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Passing by catastrophe: EP-style

To “pass by catastrophe,” according to urban legend, you must experience a major earthquake or other catastrophic event during your final exam warranting the university registrars to give everyone passing grades. But in the case of the Stanford band, “Pass By Catastrophe,” the phrase means exploring making music together and dropping your first extended play (EP) on Oct. 4, amidst the Stanford grind.

Music + X: Humanity

Over the past two weeks, we’ve seen how classical music interacts with the real world to represent the intricacies of a presidential visit or the struggles of a suppressed nation. Adversity is often adjacent to the process of composing great classical music, and composers have found the source of musical gold out of disunity. But…

Music + X : Revolution

That music and revolution go hand in hand shouldn’t surprise us. The rousing spirit of protest songs like “¡El Pueblo Unido” in Chile, or “Go down Moses” of the American Underground Railroad can be among the most powerful vehicles for expressing the pathos and impetus behind an uprising of the people. In today’s installment of Music + X: classical music’s perspectives on revolution.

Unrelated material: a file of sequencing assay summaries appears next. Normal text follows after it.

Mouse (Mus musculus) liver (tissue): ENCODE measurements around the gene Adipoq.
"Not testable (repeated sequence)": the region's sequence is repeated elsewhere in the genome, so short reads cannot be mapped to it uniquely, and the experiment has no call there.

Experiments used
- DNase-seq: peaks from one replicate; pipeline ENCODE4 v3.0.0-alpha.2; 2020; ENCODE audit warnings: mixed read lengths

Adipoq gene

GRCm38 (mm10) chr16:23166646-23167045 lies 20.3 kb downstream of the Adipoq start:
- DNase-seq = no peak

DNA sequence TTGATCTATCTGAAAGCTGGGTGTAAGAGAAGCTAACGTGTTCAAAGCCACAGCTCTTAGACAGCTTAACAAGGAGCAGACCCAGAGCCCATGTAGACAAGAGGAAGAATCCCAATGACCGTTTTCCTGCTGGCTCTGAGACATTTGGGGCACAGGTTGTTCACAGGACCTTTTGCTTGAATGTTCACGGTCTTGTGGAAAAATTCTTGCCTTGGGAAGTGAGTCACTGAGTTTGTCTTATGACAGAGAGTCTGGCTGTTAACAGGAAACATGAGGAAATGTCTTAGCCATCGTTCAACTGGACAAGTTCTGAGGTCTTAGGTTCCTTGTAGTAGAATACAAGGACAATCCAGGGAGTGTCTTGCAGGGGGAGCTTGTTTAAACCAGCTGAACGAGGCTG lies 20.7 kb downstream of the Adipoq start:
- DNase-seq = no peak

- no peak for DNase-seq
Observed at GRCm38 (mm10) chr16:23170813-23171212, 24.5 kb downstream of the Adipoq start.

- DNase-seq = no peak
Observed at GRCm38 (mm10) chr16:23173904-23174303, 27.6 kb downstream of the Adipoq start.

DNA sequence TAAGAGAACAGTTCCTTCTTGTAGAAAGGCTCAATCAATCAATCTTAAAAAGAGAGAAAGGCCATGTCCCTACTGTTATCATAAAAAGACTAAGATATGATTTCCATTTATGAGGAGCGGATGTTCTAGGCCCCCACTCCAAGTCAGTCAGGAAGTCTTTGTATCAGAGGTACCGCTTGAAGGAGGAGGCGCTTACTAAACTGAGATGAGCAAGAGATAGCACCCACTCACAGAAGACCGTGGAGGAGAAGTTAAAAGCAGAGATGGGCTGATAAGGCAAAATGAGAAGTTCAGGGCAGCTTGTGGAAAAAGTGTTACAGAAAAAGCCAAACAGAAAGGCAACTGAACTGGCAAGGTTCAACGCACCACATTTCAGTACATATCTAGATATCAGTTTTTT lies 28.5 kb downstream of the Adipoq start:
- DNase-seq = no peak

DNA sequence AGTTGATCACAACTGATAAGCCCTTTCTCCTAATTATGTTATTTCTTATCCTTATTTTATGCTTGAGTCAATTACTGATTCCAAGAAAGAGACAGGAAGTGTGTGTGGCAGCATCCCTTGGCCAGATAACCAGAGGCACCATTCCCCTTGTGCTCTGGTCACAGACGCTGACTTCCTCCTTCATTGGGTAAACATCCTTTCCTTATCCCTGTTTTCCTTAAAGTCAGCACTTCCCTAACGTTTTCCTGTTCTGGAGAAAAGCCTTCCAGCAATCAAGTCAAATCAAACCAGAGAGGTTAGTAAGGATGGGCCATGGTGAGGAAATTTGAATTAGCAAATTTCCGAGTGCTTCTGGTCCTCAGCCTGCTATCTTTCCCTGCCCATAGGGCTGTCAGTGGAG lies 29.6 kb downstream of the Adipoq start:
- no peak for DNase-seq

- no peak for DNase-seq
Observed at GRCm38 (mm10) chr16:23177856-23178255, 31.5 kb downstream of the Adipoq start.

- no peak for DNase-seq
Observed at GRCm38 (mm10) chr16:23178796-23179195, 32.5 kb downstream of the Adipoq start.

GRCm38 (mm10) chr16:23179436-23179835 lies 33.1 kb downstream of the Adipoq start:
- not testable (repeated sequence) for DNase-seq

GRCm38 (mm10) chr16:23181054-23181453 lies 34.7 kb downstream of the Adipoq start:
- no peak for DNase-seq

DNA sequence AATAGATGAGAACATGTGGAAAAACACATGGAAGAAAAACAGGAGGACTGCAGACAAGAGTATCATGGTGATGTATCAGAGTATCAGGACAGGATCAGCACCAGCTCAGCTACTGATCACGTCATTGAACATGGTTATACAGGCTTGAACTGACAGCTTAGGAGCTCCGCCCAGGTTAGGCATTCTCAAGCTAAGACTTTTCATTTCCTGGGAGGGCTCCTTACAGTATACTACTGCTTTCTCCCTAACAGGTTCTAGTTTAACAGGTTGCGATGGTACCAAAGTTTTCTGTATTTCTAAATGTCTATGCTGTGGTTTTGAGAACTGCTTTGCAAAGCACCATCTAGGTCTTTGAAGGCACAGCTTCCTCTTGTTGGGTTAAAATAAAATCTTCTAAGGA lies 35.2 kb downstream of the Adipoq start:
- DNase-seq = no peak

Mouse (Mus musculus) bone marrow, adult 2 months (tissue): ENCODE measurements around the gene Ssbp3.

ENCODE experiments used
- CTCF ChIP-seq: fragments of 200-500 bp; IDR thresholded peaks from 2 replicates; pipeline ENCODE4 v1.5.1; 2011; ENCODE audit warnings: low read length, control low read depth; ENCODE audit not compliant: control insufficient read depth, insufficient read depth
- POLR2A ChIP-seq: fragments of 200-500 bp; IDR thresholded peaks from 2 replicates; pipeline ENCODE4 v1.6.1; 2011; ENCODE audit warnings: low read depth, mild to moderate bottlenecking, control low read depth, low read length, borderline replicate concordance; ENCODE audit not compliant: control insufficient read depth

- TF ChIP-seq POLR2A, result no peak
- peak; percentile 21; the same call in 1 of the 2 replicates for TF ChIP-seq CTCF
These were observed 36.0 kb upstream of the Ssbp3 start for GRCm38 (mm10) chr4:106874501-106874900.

Music + X: Politics

From the earliest symphonies to operas made in the past decade, politics has been present in classical music — not only as a subject of composer’s interest, but as a force that shapes the music deemed worthy. Today, we consider two works of music: one by a Russian composer under the microscope of the 1920s Soviet Union, the other by an American composer given considerably more leeway to comment on American international politics of the 1970s.